DAVID ELLEFSON To Aspiring Musicians: 'In Order To Be Great, You Have To Be Different'

IndependentRockstar.com recently conducted an interview with former MEGADETH and current F5/HAIL! bassist David Ellefson. A couple of excerpts from the chat follow below.

IndependentRockstar.com: David, what is one habit that you have that has been an important contributor to your success?

Ellefson: First off, I just love playing, writing, recording and especially performing. Because of that, I'm focused and really passionate about playing music at all costs. It has taught me to never give up, regardless of the hurdles I may encounter along the way.

IndependentRockstar.com: Why do you think it's important to take the business aspect of music seriously?

Ellefson: If you want to simply play for fun then you don't need to sweat the business stuff. BUT, if you want to make a living playing and create a career for yourself, you need to pay attention to the business, money, marketing, etc. because that is what will sustain you and provide your income and livelihood.

IndependentRockstar.com: What do you think is the most important principle for musicians to understand in order to grow their audience?

Ellefson: At the end of the day, people don't buy "ordinary," they buy "extraordinary." In order to be great, you have to be different and it has to be something people really want, too. In other words, you can be "good" and survive, but to really excel, you need to be outstanding. That is not something most of us every get to taste in this lifetime, but for those who really get ahead in the entertainment business, they have to have something unique for their audience.

IndependentRockstar.com: What would be your best advice for young musicians in terms of people skills, and why is that important for long term success?

Ellefson: One thing I've learned is that being connected is what ALL of life is about. People make things happen, not things, instruments or computers. Too many musicians think their skills and their music is all that matters so they spend all of their time practicing that part of their life but fail to get the bigger picture, which is being able to build relationships both with your own team and even your audience. Same goes for making connections in the business. Having a rolodex of contacts is what gets us "in the game" and is something all successful people have compiled in their respective industries. We all need other people to help make our wheels turn. It's a process of "give and get" and the door swings both ways.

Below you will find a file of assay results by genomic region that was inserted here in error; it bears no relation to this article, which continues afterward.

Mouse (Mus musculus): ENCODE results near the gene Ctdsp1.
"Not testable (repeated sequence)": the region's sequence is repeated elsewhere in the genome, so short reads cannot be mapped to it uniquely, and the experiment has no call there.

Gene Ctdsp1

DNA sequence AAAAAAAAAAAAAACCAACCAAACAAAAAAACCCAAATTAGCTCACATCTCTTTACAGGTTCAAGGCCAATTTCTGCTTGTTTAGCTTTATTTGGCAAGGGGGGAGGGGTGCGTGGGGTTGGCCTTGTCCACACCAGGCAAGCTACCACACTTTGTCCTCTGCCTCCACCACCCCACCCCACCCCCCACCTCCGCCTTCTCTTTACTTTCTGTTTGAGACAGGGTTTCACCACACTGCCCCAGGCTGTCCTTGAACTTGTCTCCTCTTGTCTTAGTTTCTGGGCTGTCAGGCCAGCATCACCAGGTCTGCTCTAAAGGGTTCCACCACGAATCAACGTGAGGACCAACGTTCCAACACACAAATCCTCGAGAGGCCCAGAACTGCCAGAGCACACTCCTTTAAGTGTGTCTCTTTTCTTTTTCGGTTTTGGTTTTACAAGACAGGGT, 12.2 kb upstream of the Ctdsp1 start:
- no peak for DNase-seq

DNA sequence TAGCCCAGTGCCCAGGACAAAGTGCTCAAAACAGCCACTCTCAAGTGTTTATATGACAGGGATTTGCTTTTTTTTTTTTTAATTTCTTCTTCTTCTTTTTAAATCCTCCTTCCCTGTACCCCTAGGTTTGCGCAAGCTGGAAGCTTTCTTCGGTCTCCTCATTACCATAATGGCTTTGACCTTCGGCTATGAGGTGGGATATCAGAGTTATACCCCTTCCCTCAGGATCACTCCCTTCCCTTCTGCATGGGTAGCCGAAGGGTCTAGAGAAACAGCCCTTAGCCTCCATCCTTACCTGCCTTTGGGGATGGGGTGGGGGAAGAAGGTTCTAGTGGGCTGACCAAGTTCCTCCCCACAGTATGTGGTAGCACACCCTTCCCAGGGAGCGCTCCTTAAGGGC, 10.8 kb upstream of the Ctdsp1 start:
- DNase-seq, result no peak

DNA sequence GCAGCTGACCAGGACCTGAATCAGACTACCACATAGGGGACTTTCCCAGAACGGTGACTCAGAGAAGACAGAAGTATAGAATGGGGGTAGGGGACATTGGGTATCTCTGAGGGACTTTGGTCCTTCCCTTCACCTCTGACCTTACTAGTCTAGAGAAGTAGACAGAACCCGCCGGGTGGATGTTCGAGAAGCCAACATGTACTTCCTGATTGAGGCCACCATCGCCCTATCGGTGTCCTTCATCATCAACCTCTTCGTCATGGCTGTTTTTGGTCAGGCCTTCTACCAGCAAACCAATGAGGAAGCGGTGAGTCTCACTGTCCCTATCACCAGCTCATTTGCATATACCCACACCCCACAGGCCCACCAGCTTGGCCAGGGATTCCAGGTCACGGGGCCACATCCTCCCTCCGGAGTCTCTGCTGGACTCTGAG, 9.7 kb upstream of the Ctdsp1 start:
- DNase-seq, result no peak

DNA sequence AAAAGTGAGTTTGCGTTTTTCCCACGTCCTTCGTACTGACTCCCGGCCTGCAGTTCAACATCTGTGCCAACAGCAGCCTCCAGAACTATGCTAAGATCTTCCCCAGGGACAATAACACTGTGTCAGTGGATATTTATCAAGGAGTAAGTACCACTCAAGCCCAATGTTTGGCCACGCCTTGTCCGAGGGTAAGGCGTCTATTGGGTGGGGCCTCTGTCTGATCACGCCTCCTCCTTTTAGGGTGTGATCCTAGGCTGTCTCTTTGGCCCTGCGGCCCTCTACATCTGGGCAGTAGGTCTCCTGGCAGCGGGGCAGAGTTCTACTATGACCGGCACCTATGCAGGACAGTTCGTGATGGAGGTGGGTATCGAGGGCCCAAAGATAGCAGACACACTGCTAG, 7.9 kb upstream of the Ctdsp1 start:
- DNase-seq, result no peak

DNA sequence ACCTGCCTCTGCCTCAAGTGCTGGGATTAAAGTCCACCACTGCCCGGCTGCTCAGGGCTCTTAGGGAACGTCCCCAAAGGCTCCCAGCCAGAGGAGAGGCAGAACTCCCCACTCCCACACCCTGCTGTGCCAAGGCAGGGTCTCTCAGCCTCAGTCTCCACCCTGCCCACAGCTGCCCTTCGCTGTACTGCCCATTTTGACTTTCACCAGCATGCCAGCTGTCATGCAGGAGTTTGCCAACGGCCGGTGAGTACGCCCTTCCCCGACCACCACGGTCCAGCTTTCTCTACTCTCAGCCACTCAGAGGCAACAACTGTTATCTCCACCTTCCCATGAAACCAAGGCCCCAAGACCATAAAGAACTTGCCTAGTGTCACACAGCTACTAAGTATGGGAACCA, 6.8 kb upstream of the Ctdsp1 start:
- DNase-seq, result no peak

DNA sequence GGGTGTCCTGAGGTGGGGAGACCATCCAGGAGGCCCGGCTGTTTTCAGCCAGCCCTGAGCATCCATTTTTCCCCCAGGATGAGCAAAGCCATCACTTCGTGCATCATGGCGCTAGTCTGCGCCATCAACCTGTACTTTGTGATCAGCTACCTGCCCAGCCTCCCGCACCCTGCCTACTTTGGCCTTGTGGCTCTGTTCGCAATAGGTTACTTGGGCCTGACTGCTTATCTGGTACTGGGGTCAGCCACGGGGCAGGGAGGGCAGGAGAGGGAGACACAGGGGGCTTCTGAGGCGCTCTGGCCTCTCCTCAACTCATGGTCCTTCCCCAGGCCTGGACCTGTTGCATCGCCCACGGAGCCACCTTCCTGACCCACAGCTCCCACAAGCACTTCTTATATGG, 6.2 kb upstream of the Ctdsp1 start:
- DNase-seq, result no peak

IndependentRockstar.com: What has been the most surprising to you about your career compared to how you imagined it would be as a young musician?

Ellefson: As a kid you think, "Wow, being a rock star would be fun and it sure looks easy." But, then you realize that if it were so easy EVERYONE would be doing it! I realized that playing the big shows to 20,000 people were really not much different than playing the small shows we all start out doing for 200 people. There's just more zeros behind the numbers in terms of income, but also expenses, as well as the number of people required to make it all happen. You still have to rehearse, work hard and be able to get along with people in order to keep something together that will survive the most demanding of situations. I think the internal stresses of building something to be successful is as much a challenge as actually having the success. Plus, success is a verb, a journey. So, even when you arrive at any given goal, you realize there is still so much more ahead that you can do. The journey never really ends, it just keeps changing. To me, that is the fun of it all.

IndependentRockstar.com: Who or what inspires you?

Ellefson: My father was a huge inspiration to me, even though he wasn't a musician at all! He always reminded me to remain humble and to work hard. He would always remind me, "You're not great until somebody else thinks you are." In other words, don't get pompous and think too highly of yourself just because you play an instrument, but rather let other people be the judge of that because they will be the ones who decide if they want to come and see you play.

Read the entire interview from IndependentRockstar.com.


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